ORIGINAL RESEARCH article
Sec. Cancer Genetics and Oncogenomics
Volume 13 - 2022 | https://doi.org/10.3389/fgene.2022.864578
MCM10 is a Prognostic Biomarker and Correlated With Immune Checkpoints in Ovarian Cancer
- 1Department of Gynecology, Gansu Provincial Maternity and Child-Care Hospital, Lanzhou, China
- 2Department of Pathology, Gansu Provincial Maternity and Child-Care Hospital, Lanzhou, China
- 3Department of Gynecological Oncology, Gansu Provincial Maternity and Child-Care Hospital, Lanzhou, China
Background: Microchromosome maintenance protein 10 (MCM10) is required for DNA replication in all eukaryotes, and it plays a key role in the development of many types of malignancies. However, we currently still do not know the relationship between MCM10 and ovarian cancer (OV) prognosis and immune checkpoints.
Methods: The Gene Expression Profiling Interactive Analysis and Tumor Immunology Estimation Resource (TIMER) databases were used to investigate MCM10 expression in Fan cancer. The Kaplan-Meier Plotter and PrognoScan were used to assess the relationship between MCM10 and OV prognosis. The LinkedOmics database was used to analyze the MCM10 co-expression network and explore GO term annotation and the KEGG pathway. The relationship between MCM10 expression and immune infiltration in OV was investigated using the Tumor Immunology Estimation Resource database. cBioPortal database was used to explore the relationship between MCM10 expression and 25 immune checkpoints. Finally, quantitative real-time polymerase chain reaction (qRT-PCR) was performed to detect MCM10 expression. The prognosis was also analyzed by distinguishing between high and low expression groups based on median expression values.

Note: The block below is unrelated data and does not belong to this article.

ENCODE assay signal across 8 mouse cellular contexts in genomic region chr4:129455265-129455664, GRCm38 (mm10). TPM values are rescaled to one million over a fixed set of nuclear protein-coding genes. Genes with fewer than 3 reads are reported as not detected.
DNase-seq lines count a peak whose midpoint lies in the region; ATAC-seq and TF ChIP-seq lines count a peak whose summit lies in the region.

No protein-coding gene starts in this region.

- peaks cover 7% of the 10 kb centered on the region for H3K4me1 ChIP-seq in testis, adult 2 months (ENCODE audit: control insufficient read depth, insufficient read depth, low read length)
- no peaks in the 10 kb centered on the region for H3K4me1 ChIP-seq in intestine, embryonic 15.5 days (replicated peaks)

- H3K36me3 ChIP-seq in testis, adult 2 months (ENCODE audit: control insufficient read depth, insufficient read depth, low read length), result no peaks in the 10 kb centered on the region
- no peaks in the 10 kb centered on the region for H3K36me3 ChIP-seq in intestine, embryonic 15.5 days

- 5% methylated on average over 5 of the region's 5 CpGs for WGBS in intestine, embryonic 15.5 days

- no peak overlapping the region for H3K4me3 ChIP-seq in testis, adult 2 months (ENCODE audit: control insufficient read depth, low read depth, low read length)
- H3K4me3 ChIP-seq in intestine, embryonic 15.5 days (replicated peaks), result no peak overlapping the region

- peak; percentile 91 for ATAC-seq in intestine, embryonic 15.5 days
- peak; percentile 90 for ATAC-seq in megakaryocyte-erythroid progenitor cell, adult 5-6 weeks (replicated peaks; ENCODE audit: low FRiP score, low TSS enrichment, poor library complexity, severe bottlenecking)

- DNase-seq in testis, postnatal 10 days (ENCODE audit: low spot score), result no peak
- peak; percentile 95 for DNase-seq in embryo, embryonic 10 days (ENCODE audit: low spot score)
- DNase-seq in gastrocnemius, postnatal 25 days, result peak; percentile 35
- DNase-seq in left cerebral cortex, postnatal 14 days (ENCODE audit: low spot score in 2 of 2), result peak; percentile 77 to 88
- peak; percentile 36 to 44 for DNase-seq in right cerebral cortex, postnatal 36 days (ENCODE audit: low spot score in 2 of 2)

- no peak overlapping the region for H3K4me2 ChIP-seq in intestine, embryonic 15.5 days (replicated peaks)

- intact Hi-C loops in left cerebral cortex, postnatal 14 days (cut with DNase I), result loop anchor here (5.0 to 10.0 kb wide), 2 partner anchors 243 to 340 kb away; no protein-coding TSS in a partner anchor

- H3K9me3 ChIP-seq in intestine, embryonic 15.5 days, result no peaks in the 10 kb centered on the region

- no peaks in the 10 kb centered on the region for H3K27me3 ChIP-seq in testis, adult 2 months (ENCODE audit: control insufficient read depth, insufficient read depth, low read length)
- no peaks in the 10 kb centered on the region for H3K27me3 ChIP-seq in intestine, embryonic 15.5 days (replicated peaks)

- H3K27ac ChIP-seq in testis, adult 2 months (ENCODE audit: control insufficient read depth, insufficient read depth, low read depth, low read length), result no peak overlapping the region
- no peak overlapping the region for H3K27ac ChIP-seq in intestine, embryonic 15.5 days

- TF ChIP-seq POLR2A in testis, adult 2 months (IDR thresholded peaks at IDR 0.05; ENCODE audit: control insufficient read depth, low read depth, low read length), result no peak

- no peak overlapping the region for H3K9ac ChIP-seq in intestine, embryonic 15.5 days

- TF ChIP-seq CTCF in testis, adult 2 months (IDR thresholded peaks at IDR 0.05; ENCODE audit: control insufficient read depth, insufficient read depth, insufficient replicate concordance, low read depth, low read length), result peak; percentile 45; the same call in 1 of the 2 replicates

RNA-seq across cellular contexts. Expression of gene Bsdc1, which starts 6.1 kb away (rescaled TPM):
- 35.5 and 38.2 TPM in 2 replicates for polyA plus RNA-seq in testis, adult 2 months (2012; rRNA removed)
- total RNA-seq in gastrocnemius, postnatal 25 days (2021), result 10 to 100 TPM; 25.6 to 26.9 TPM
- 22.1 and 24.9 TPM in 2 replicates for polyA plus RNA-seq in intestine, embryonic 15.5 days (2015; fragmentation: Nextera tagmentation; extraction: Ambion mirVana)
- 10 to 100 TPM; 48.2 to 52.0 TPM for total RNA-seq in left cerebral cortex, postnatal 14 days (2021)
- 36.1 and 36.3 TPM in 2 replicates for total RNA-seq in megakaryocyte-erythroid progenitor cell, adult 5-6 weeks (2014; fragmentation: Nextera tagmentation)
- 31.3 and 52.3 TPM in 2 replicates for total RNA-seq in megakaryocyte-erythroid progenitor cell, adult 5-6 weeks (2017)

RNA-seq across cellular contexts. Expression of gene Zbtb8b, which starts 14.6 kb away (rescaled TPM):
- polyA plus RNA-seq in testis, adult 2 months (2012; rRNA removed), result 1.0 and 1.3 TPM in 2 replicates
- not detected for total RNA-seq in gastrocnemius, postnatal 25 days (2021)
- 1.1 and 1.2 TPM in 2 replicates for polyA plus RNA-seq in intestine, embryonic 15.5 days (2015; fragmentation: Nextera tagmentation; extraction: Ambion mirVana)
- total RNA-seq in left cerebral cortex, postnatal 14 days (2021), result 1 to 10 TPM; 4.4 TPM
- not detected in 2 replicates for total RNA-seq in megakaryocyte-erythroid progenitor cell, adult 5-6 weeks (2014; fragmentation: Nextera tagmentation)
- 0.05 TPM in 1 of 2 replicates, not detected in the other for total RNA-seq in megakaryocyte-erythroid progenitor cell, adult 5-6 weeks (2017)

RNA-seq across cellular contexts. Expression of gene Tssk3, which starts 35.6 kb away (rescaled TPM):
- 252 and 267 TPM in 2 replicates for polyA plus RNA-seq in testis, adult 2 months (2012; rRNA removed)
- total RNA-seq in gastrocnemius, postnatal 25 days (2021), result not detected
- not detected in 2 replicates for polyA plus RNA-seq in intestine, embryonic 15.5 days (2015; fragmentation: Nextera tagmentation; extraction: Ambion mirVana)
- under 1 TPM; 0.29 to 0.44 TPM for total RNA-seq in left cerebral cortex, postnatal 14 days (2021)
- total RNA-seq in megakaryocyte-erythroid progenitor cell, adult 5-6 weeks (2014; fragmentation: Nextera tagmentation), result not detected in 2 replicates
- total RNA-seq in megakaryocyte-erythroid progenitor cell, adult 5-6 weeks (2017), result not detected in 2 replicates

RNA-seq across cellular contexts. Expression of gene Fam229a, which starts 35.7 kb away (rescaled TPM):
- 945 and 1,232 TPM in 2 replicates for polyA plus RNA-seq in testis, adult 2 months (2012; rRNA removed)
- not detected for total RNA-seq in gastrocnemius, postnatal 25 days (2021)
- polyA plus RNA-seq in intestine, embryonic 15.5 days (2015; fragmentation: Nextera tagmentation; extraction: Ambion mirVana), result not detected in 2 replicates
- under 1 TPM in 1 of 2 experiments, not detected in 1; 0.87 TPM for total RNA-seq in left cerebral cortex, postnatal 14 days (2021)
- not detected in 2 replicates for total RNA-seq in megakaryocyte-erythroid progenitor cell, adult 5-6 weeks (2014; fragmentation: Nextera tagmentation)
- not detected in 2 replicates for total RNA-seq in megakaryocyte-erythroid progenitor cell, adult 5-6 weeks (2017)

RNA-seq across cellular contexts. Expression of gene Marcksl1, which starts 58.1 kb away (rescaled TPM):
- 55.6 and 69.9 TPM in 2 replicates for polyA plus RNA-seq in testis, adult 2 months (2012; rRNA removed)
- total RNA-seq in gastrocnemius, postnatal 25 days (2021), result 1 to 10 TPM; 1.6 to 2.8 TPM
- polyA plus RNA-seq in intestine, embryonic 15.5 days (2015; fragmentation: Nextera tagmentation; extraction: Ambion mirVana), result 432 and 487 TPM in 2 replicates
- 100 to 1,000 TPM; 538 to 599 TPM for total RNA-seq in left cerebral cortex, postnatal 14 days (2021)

Results: The results of the three data sets (220,651_s_at, 222,962_s_at and 223,570_at) in KM Plotter all indicated that the overall survivalof the high MCM10 expression group was lower than that of the low expression group OV, and the results of GSE9891 also reached the same conclusion. The expression level of MCM10 was negatively correlated with B cells and CD8+T cells, and positively correlated with CD4+T Cells and Macrophages. GO term annotation and KEGG pathway analysis showed that the co-expressed genes of MCM10 were mainly enriched in cell cycle and DNA replication. The alterations in MCM10 coexisted statistically with the immune checkpoints CTLA4, TNFSF4, TNFSF18, CD80, ICOSLG, LILRB1 and CD200. PCR results displayed that MCM10 was highly expressed in OV tissues, and the increased expression of MCM10 was significantly associated with poor overall survival.
Conclusion: These results demonstrated that high expression of MCM10 was associated with poor prognosis in OV and correlated with immune checkpoints.
Ovarian cancer (OV) is a common but fatal gynaecological malignancy. Although the mortality rate from OV has declined over the past 40 years as medical care has improved, it still remains the second leading cause of death from gynaecological cancers in women and the eighth leading cause of death in women (Irusta, 2021). The current treatment for OV is mainly surgical resection and platinum-based chemotherapy, the combination of which usually brings good outcomes, with the addition of anti-angiogenic agents usually for poorly operated and stage IV patients (Lheureux et al., 2019). Despite many efforts to treat OV, the prognosis still remains poor due to the recurrence and metastasis of OV. Thus, identifying novel regulators as diagnostic and therapeutic targets for OV is still urgently required.